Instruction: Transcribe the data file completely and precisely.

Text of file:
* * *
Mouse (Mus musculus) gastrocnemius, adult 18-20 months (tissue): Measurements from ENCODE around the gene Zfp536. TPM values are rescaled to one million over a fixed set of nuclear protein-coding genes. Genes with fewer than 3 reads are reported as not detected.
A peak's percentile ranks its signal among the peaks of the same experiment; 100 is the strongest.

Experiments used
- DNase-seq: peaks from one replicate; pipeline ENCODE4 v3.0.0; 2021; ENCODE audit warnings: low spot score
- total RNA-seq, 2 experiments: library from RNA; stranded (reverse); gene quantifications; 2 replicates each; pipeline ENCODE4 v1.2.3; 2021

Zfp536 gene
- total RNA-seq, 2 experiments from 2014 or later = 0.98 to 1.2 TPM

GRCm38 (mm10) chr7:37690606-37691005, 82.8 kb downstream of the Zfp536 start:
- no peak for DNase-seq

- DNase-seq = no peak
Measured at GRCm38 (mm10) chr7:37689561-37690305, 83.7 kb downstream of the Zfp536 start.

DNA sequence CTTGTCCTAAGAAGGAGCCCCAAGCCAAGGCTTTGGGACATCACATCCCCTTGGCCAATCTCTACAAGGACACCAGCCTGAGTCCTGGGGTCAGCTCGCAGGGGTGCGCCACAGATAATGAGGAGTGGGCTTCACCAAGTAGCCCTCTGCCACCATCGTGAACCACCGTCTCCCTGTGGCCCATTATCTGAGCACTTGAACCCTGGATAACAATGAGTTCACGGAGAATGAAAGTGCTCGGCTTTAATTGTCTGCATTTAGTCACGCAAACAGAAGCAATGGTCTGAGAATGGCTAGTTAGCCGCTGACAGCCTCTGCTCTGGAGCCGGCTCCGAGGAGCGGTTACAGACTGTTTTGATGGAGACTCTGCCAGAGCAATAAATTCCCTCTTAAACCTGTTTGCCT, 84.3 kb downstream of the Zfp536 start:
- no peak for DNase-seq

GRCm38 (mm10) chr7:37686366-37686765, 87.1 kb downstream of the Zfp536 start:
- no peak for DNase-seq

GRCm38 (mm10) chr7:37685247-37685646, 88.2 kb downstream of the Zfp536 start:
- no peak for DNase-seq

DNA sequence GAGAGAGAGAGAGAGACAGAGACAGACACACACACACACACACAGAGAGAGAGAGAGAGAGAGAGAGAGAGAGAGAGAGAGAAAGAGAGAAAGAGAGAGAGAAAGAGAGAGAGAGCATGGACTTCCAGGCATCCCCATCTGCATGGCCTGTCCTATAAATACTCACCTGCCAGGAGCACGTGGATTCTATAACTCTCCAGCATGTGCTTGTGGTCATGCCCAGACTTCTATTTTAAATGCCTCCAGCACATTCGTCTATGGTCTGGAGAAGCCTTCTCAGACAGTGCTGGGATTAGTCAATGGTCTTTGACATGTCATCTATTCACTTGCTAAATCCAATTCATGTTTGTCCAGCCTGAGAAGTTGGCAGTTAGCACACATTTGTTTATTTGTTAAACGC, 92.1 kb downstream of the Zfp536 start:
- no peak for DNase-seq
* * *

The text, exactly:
Mouse (Mus musculus) gastrocnemius, adult 18-20 months (tissue): Measurements from ENCODE around the gene Zfp536. TPM values are rescaled to one million over a fixed set of nuclear protein-coding genes. Genes with fewer than 3 reads are reported as not detected.
A peak's percentile ranks its signal among the peaks of the same experiment; 100 is the strongest.

Experiments used
- DNase-seq: peaks from one replicate; pipeline ENCODE4 v3.0.0; 2021; ENCODE audit warnings: low spot score
- total RNA-seq, 2 experiments: library from RNA; stranded (reverse); gene quantifications; 2 replicates each; pipeline ENCODE4 v1.2.3; 2021

Zfp536 gene
- total RNA-seq, 2 experiments from 2014 or later = 0.98 to 1.2 TPM

GRCm38 (mm10) chr7:37690606-37691005, 82.8 kb downstream of the Zfp536 start:
- no peak for DNase-seq

- DNase-seq = no peak
Measured at GRCm38 (mm10) chr7:37689561-37690305, 83.7 kb downstream of the Zfp536 start.

DNA sequence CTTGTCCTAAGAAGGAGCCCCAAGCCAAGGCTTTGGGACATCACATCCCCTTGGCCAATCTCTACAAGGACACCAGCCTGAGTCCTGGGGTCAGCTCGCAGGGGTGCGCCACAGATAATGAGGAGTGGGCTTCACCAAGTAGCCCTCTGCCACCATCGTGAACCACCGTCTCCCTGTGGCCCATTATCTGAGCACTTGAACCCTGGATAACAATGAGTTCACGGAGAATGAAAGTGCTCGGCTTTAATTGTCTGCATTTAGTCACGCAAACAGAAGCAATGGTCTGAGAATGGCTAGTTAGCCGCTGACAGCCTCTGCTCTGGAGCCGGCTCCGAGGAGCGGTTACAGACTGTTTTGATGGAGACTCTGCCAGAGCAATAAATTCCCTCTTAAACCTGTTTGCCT, 84.3 kb downstream of the Zfp536 start:
- no peak for DNase-seq

GRCm38 (mm10) chr7:37686366-37686765, 87.1 kb downstream of the Zfp536 start:
- no peak for DNase-seq

GRCm38 (mm10) chr7:37685247-37685646, 88.2 kb downstream of the Zfp536 start:
- no peak for DNase-seq

DNA sequence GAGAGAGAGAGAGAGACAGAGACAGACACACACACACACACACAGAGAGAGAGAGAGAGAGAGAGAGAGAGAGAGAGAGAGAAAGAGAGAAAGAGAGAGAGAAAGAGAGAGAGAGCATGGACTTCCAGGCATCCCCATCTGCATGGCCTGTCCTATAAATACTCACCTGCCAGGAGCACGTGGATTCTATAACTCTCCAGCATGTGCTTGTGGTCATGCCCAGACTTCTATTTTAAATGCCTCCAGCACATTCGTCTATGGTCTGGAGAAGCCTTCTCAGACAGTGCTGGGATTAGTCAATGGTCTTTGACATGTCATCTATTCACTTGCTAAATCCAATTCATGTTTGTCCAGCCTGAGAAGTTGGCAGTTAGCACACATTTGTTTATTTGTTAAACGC, 92.1 kb downstream of the Zfp536 start:
- no peak for DNase-seq